Paris terror arrests
French police officers arrive in Boussy-Saint-Antoine where female suspects who were planning new acts of violence were arrested. Inset: Ines Madani Geoffroy van der Hasselt/AFP

Four suspected French female jihadists arrested last week allegedly planned bomb attacks near the Eiffel Tower, police sources told local media.

Mother-of-three Ornella Gilligman, who was one of the four arrested, told officers of the plot to target the Parisian landmark, sources told Le Journal du Dimanche.

The 29-year-old was charged with involvement in a terrorist act and attempted murder on Sunday (11 September).

Gilligman's alleged accomplices are still being questioned. Prosecutors claim they were "determined to cause carnage in Paris."

The other women involved in France's first ever all-female Isis cell were Ines Madani, 19, Sarah Hervouet, 23, and Amel Sakaou, 39, prosecutors said.

The women were arrested after a car packed with gas cylinders was found parked near Notre Dame Cathedral in Paris. Gilligman's fingerprints were found in the car. Gilligman has allegedly told prosecutors that the Eiffel Tower was the preferred target. .

City prosecutor Francois Molins said the women were part of a terror cell directed by Isis from Syria, according to CNN.Gilligman was known to security services as someone who had planned to travel to Syria, and was arrested in southern France on Tuesday with her boyfriend, who was subsequently released.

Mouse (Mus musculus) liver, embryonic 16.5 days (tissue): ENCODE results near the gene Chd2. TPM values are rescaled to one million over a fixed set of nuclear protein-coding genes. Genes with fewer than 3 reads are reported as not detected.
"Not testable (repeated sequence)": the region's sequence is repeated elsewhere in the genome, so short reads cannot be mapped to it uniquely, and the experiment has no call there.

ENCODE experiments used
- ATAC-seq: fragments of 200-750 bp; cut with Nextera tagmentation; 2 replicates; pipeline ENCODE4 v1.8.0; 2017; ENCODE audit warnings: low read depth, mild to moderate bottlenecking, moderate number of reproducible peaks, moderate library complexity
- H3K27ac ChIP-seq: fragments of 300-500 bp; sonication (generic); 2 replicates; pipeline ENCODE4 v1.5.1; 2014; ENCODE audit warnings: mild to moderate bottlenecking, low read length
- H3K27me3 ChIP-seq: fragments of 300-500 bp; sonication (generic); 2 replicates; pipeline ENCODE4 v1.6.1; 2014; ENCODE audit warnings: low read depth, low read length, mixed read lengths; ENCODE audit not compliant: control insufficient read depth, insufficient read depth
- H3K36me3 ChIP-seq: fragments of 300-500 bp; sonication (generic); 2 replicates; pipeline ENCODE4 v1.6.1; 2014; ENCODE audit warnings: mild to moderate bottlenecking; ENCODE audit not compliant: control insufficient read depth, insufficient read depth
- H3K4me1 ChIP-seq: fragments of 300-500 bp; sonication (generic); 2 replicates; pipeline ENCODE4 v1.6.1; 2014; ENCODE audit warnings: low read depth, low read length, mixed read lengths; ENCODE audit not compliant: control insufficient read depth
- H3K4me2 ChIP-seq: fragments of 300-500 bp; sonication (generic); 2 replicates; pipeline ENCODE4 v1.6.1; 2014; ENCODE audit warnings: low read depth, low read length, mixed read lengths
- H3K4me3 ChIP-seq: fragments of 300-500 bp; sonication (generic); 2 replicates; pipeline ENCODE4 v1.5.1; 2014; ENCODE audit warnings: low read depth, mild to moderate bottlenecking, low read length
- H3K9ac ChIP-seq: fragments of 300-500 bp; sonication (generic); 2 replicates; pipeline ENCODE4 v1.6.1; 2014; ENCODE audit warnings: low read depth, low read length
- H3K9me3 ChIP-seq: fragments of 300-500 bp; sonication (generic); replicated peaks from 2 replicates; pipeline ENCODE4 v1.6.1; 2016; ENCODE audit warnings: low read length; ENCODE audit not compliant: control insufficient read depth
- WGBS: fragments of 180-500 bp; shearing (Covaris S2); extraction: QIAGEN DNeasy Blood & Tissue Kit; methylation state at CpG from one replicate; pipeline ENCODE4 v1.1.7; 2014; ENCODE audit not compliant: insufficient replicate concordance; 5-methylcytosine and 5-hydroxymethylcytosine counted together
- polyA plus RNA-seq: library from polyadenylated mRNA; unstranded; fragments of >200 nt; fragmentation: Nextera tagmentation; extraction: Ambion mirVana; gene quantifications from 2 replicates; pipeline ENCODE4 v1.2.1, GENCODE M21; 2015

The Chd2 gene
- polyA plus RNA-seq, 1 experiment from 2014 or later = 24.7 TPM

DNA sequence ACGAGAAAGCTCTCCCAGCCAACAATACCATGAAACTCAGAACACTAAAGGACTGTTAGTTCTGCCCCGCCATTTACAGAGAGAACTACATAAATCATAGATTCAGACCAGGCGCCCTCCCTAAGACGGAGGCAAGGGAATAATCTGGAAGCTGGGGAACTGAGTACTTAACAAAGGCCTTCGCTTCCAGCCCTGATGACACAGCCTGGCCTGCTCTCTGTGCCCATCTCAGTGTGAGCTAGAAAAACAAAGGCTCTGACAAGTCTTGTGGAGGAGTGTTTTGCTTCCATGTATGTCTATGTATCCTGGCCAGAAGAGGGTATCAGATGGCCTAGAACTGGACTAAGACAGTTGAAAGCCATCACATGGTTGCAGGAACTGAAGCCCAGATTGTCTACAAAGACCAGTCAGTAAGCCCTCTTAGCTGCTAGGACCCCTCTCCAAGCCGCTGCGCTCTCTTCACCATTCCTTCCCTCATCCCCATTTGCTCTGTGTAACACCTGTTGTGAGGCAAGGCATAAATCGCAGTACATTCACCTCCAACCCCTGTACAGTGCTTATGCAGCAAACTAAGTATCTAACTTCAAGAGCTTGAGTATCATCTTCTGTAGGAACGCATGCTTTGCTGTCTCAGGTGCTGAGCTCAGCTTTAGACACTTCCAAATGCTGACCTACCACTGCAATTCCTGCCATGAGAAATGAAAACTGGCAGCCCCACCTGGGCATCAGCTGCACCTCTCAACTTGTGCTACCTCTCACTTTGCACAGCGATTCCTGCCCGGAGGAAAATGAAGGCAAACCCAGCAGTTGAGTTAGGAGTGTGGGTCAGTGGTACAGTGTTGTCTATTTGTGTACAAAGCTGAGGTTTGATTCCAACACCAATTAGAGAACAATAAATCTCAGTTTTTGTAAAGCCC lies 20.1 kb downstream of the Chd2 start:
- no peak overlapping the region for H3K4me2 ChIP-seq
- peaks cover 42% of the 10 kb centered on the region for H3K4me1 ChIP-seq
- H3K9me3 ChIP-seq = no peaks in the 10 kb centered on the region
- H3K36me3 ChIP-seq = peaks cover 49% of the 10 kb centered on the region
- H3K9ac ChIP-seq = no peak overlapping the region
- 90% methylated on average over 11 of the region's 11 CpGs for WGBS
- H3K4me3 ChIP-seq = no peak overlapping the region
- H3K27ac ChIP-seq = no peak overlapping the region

On Sunday, French Prime Minister Manuel Valls said that security services were observing tens of thousands of suspected extremists.

"Today the threat is at a maximum, and we are a target," Valls told French media. "There are about 15,000 people in France who are monitored, because these people are in the process of radicalisation. Every day intelligence services, police, foil attacks, dismantle networks, track terrorists."

France has been in a state of emergency since November, 2015, when Islamic extremists killed 130 people in gun and bomb attacks in Paris. There has been renewed criticism of the government following attacks in Nice and in a church near Rouen in July, with Presidential contender Nicolas Sarkozy calling for terror suspects to be interned in special detainment centres.